What Are the Different Parts of a Sword?

Today topic is related to bottled and jarred packaged goods. However, we will get to know first the different parts of a sword.

Ever since time has progressed and we humans have been exposed to a variety of things, new and interesting things have taken birth. A sword is a bladed weapon that is used for combats as well as for ceremonies. It is primarily used for thrusting and slashing and is longer than a knife and dagger (from which the sword evolved).

The sword is one of civilization’s earliest tools. It was invented during the Bronze Age, with the earliest extant specimens dating as far as 1600 B.C.

Apart from its actual use, the sword also has symbolic uses. Several symbolic meanings gravitate around these uses. The sword demonstrated the royal prerogative in law and was used to mete out punishments. It also played a significant role in fundamental rituals, such as coronation and knighting. It can also symbolize a nation.

The sword is also an object of several myths and has been frequently portrayed in art and literature. Some swords even have names, like Excalibur and Durandal. They are endowed with extraordinary magical powers – they fly, break rocks, and make their owner invisible – and sometimes, they are revered like gods.

Although with the advent of new weapons such as guns, shells, etc., the sword is no longer the primary weapon of law enforcement and warfare as it once was. The worship of the sword still exists. In modern society, the sword is more of a symbolic meaning. They symbolize the pursuit of justice and fairness and the maintenance of laws and rules, as well as a symbol of honor. We can see them in some traditional ceremonies. In addition, we can see the sword logo on the equipment used by the military, some law enforcement officers. For example, we can see the sword patches on the police officer’s uniform, the police challenge coins, navy challenge coins and army challenge coins,etc. Knowing more about the sword can make us more aware of the symbolic meaning of this traditional symbol and feel the charm of traditional chivalry.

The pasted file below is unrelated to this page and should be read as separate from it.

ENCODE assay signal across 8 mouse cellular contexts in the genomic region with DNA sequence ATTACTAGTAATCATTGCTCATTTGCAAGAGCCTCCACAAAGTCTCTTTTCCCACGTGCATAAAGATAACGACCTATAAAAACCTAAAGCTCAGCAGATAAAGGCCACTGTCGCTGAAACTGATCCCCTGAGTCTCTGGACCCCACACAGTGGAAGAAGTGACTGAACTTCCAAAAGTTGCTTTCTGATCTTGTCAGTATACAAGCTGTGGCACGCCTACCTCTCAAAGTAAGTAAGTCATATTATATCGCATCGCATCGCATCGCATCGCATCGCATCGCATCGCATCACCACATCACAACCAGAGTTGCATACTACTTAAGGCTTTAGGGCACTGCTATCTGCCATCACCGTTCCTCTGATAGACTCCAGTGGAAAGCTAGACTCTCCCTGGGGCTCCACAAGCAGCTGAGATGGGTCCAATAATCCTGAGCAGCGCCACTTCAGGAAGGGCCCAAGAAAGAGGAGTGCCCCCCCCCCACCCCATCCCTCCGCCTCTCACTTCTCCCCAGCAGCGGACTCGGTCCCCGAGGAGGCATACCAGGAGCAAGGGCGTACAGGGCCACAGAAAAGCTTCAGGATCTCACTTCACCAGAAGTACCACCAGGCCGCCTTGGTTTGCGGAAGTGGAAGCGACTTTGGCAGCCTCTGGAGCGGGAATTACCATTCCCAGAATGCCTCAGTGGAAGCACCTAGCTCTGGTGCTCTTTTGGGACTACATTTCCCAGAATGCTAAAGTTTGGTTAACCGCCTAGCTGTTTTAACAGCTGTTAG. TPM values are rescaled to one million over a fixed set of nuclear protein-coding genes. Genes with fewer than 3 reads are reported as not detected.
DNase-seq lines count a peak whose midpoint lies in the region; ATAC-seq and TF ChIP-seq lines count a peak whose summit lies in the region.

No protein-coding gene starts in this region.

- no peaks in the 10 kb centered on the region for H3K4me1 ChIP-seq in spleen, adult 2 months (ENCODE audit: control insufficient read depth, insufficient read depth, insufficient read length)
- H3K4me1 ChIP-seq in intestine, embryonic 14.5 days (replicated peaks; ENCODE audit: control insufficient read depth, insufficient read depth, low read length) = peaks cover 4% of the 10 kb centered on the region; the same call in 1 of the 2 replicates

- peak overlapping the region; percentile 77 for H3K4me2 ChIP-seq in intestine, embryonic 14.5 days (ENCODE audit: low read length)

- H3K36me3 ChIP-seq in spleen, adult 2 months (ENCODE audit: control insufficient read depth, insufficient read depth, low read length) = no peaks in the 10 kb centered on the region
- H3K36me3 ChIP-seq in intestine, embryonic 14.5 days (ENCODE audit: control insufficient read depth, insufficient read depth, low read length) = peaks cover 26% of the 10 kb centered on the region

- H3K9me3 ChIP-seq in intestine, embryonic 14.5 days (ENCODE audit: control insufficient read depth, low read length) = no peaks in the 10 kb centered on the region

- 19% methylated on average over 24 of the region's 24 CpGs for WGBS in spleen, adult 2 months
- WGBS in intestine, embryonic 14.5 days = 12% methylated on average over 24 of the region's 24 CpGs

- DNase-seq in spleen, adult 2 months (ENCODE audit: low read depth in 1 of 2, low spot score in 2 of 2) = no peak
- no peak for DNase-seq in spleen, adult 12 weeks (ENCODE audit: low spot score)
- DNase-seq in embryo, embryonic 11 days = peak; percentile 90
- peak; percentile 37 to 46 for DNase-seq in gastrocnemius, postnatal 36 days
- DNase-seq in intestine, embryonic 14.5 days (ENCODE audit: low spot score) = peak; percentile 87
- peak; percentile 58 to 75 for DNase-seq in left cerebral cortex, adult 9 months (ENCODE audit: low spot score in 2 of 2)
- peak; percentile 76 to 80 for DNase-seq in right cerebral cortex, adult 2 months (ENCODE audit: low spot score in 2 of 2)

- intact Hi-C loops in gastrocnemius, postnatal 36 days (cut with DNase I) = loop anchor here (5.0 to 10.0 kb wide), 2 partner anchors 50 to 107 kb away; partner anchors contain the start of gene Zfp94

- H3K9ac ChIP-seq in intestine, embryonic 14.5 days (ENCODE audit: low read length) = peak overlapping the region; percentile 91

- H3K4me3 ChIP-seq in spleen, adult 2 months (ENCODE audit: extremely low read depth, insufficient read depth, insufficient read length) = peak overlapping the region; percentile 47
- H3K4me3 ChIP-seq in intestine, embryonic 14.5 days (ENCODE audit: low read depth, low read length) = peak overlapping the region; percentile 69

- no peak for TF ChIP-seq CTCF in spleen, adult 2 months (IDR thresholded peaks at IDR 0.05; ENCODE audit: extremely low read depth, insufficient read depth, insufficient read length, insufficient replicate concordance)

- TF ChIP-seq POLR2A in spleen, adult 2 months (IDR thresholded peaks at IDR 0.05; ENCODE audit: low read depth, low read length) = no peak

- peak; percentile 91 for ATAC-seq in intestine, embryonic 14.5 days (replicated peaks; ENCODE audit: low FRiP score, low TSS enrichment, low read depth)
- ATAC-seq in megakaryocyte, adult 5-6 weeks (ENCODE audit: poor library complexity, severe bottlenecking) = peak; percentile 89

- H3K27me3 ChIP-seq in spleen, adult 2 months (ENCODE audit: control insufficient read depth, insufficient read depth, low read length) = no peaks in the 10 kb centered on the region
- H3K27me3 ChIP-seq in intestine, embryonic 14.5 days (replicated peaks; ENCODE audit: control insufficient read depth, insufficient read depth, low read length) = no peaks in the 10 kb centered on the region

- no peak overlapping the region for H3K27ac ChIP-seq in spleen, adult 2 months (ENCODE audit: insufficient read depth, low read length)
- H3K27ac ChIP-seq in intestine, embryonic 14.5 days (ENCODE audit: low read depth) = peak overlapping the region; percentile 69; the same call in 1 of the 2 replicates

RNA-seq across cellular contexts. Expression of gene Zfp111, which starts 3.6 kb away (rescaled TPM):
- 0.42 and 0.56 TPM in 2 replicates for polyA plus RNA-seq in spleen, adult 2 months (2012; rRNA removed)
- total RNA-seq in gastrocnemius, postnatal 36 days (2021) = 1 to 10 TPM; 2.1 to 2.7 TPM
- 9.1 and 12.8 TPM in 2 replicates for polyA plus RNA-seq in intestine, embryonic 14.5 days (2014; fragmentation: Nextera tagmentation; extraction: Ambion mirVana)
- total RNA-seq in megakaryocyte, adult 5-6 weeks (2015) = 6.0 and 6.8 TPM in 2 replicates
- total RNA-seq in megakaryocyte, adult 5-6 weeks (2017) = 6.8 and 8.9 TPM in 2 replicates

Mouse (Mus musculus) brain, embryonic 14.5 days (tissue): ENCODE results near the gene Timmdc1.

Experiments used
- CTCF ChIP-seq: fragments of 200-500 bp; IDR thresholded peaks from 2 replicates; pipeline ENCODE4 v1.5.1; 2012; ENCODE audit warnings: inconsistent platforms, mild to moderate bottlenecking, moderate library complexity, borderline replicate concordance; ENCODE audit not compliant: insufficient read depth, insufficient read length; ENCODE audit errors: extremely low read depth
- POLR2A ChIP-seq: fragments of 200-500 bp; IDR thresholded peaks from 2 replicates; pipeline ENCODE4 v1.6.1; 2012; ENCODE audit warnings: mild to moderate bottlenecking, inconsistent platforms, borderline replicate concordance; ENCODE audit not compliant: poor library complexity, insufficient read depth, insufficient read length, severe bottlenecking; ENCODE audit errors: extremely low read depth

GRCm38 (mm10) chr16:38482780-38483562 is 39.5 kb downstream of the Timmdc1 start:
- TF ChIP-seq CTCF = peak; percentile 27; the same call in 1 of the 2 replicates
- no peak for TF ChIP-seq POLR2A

If you are getting interested in swords, it’s essential to know the parts of this weapon. If you have come across some words from the sword terminology that you are not familiar with and wondered what they mean, you have come to the right place!

Here you can see the diagram of the sword and its parts, and the definition of each part:

Hilt section:

  1. Hilt – The part of the sword that consists of the grip (or handle), pommel, and cross-guard. When the sword is in the scabbard (a sheath that holds and protects the blade when the sword is not in use), the blade is hidden, leaving only the hilt as the visible part.
  2. Pommel – The pommel is located at the near end of the sword, at the top of the handle. The pommel is typically screwed onto the tang, or riveted to the tang. It is essential for more even weight distribution and good manageability. If the sword is particularly heavy, the weight from the pommel balances it out. 
  3. Grip (or handle) – The part of the sword you hold. 
  4. Cross-guard – It is the metal part of the sword that protects your hand. Some people confuse the cross-guard with the hilt, which the cross-guard actually belongs to.
  5. Rain-guard (chappe) – It is a piece of leather that is fitted to the cross-guard. It is a typical feature in European swords. While the purpose of the rain-guard is not specific, it may have originally functioned as a lid when the blade was in the scabbard.

Blade section:

  1. Blade – It is the essential part of the sword, which makes it a weapon. It typically has two-side faces with one sharp edge and one back edge. However, there are other swords that are double-edged, which are swords with two sharp edges.
  2. Fuller – It is the groove along the blade that allows the sword to have a lighter and more stable feel.
  3. Strong (or forte) – It is the part of the sword where the blade is the strongest. It is just above the hilt.
  4. Edge – It refers to the side of the sword that has been sharpened and is used for cutting and slashing. When both sides of the blade are sharp, the sword is called “double-edged.”
  5. Central ridge – It is the part that runs along the middle of the blade until just before the point.
  6. Weak (or foible) – It is the part of the sword where the blade is the weakest. It is located between the middle and the point of the sword. You need this part for thrusting, but you don’t want to use it when cutting or slashing because it will bend or break.
  7. Point – The point is the tip of the blade. Some points are rounded.

Swords have changed a lot over the centuries. While the fundamental parts – the hilt and the blade – remain the same, some swords feature elaborate designs. Many developments did not follow the aesthetic sensibilities of their respective generations. Instead, these developments followed the changing requirements and demands of warfare in each era.